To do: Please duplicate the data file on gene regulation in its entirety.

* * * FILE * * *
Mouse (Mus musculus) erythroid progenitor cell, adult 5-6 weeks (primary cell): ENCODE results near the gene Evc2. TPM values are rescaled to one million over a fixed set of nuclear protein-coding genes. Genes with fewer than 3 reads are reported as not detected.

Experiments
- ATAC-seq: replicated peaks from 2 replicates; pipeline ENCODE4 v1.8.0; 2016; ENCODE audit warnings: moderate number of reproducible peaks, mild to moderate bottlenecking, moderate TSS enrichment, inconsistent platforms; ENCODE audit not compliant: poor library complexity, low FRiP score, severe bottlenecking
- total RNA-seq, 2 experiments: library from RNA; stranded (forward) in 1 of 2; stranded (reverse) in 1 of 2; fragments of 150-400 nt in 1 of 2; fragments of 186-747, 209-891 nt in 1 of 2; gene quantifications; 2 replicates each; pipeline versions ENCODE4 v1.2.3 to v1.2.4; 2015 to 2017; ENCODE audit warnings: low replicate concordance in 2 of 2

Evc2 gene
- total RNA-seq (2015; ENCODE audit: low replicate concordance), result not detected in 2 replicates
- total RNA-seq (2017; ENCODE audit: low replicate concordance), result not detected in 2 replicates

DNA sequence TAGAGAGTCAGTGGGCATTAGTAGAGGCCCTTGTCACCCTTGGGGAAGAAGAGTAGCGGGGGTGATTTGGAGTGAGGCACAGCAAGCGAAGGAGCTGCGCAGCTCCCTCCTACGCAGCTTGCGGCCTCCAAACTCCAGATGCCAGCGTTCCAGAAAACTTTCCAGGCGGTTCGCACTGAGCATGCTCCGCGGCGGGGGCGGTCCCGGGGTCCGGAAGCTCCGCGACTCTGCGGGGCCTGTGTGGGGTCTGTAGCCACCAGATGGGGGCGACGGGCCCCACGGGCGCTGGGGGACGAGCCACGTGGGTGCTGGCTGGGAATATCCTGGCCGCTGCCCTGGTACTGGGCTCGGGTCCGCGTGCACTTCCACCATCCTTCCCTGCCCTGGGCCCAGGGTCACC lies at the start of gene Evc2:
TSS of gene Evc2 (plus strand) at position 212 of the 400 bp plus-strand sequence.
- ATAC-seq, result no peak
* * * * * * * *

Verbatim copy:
Mouse (Mus musculus) erythroid progenitor cell, adult 5-6 weeks (primary cell): ENCODE results near the gene Evc2. TPM values are rescaled to one million over a fixed set of nuclear protein-coding genes. Genes with fewer than 3 reads are reported as not detected.

Experiments
- ATAC-seq: replicated peaks from 2 replicates; pipeline ENCODE4 v1.8.0; 2016; ENCODE audit warnings: moderate number of reproducible peaks, mild to moderate bottlenecking, moderate TSS enrichment, inconsistent platforms; ENCODE audit not compliant: poor library complexity, low FRiP score, severe bottlenecking
- total RNA-seq, 2 experiments: library from RNA; stranded (forward) in 1 of 2; stranded (reverse) in 1 of 2; fragments of 150-400 nt in 1 of 2; fragments of 186-747, 209-891 nt in 1 of 2; gene quantifications; 2 replicates each; pipeline versions ENCODE4 v1.2.3 to v1.2.4; 2015 to 2017; ENCODE audit warnings: low replicate concordance in 2 of 2

Evc2 gene
- total RNA-seq (2015; ENCODE audit: low replicate concordance), result not detected in 2 replicates
- total RNA-seq (2017; ENCODE audit: low replicate concordance), result not detected in 2 replicates

DNA sequence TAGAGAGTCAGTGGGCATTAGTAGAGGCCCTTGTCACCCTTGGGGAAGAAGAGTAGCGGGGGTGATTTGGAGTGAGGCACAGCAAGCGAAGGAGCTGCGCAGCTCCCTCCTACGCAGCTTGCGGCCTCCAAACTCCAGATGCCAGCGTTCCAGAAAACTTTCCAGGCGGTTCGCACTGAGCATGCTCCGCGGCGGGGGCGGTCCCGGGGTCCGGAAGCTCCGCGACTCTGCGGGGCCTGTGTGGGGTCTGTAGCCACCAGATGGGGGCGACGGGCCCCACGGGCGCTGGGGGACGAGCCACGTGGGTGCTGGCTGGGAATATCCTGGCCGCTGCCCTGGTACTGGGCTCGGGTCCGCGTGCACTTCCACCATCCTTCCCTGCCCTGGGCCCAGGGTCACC lies at the start of gene Evc2:
TSS of gene Evc2 (plus strand) at position 212 of the 400 bp plus-strand sequence.
- ATAC-seq, result no peak